APD Week 1
Theme: Play and Self
While Matt was showing the video of previous students’ responses on the theme Play and Self, one of them really caught my eyes (Riley, 2021). It’s the one where the student did lots of sketches and put them in a big jar with a face on it to represent the thoughts in his/her head. I think it’s an amazing way to visualize an abstract concept, so I was inspired to try making a physical representation of ‘me’ as well.
I’ve always loved origami and crafting, or just anything that’s handmade. It’s a different experience where you can build and construct while feeling the texture of all kinds of material at hand. So, I decided to make a small, physically interactive piece of myself, which is my head.
The form of my object is similar to a kid’s interactive book, you can pull or push the tabs to interact with stuff or create a short animation loop, etc. For my object, the readers will interact with it to know a bit more about me. In order to make it work, I chose to use papers, foam sheets, popsicle sticks and tapes from the limited materials at home.
By making this interactive toy, it gives the readers the freedom to manipulate parts and discover. As for me, it’s a new experiment with lots of trials and errors which I fully enjoyed. In my opinion, both sides are experiencing this process in a fun and playful way.
To begin with, I did a quick sketch of how I imagined the object would look like. After I’m done with that and decided which parts to make interactive, I started making the first paper prototype. I roughly drew the shapes, cut them out and put them together on the table to see what it would look like. The most interesting part is the brain where I cut two lines and slid in a strip of paper that both ends are taped together, so that the reader can roll the paper and read through it. I had this vision before starting the project so I was quite happy with the result.
Then, I made a second paper prototype with refined measurements, parts and mechanism. I also replaced the tongue with a lollipop so that it added another personal trait and made more sense as an interactive object.
With the right measurements, I started making the actual object by repeating the same steps as before. I cut out all the shapes and sticked them on the foam sheet so I could have a firm base which allowed me to move stuff around easier.
It took me quite some time to cut papers, but I spent most of the time on working out the mechanism. Since I have five interactions, I really had to think about how to fit all the tabs behind one piece. I did some changes to the lollipop to save some space at the back by folding the shape in half and stick it directly onto the back of the face piece. In this way, it didn’t need an extra piece of paper to hold it since it can be tucked in inside the mouth.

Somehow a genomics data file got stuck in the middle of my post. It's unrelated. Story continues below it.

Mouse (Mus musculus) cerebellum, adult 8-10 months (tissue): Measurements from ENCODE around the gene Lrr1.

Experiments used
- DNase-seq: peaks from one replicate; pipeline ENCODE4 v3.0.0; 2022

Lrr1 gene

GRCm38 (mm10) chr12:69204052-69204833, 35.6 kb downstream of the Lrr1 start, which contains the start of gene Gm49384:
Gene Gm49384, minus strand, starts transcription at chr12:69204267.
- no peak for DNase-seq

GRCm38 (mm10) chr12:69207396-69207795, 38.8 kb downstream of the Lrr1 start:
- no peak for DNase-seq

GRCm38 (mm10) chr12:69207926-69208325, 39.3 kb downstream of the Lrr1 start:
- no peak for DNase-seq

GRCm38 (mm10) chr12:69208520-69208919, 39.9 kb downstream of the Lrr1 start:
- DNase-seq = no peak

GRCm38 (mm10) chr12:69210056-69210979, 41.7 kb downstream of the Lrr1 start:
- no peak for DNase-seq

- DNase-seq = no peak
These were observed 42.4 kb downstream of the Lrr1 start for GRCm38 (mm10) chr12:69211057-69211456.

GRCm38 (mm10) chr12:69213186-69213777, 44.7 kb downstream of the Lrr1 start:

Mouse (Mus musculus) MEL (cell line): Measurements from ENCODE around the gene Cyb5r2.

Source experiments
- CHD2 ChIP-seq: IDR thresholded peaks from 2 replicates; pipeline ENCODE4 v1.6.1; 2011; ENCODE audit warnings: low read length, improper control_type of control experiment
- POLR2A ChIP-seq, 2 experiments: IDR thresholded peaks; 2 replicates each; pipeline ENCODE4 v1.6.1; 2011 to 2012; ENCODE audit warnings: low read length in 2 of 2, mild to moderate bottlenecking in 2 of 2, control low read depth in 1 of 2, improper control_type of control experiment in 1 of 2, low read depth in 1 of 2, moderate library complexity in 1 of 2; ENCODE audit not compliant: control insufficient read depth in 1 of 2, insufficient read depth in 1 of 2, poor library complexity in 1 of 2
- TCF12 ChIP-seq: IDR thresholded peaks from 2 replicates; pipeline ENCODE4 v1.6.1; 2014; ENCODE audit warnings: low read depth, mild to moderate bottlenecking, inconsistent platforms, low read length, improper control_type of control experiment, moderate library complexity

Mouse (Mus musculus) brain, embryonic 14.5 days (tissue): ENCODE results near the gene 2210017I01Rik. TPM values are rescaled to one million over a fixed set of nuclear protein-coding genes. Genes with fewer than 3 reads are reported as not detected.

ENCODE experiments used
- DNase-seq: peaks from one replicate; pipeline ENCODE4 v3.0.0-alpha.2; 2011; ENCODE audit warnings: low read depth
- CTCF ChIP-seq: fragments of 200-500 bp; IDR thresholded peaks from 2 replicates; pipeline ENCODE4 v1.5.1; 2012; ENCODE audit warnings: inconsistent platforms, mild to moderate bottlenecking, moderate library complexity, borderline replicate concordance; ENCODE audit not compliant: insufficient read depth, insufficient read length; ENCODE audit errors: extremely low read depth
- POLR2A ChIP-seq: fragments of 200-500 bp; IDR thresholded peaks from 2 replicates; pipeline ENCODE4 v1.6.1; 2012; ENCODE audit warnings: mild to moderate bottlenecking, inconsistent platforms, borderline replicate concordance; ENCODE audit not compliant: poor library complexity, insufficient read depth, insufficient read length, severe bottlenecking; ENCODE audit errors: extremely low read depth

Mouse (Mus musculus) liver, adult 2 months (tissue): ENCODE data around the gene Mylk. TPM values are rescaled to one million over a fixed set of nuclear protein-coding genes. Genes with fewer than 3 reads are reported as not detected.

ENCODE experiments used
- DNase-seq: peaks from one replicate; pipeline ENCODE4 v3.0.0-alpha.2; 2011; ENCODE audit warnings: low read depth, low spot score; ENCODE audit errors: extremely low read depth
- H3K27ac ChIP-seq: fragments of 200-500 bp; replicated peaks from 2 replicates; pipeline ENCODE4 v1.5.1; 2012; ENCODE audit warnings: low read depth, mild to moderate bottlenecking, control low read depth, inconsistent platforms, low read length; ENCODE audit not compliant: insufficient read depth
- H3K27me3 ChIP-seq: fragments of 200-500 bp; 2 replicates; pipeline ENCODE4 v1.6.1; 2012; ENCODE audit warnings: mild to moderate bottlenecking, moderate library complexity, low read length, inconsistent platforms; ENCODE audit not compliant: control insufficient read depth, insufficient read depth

This is the final product. I used a marker to emphasize the lines and drawings to ‘flatten out’ the object to give it a more cartoony, 2D feel. Another change is that I decided to wrap the paper stripe fully around the brain instead of sliding it in the holes, because it saved more space for drawing and rolling became easier and smoother.
Overall, I’m satisfied with this project because this is my first time making an interactive toy/board and it was successful. All the movements are smooth and steady and it’s a big change from the two prototypes. Although I think the scope is reasonable, I could definitely add more interaction to the eyes and the nose, and play with different tools and papers to make it more interesting. I could also clean up the back a bit because it looks messy with all the tapes and paper.
The theme Play and Self and the actual making has inspired me to observe and understand myself better, to see things in a new perspective. I hope this project can also inspire other people to view themselves in a different way and practice more on handcraft and physical art in general.
The part I referenced is at 28:28 in this video.
Riley, M., 2021. Meeting in "Week 1 - Play and Self". [online] Web.microsoftstream.com. Available at: <https://web.microsoftstream.com/video/d9e1d211-bfaa-4e80-80da-ef03b4a86e9f> [Accessed 27 July 2021].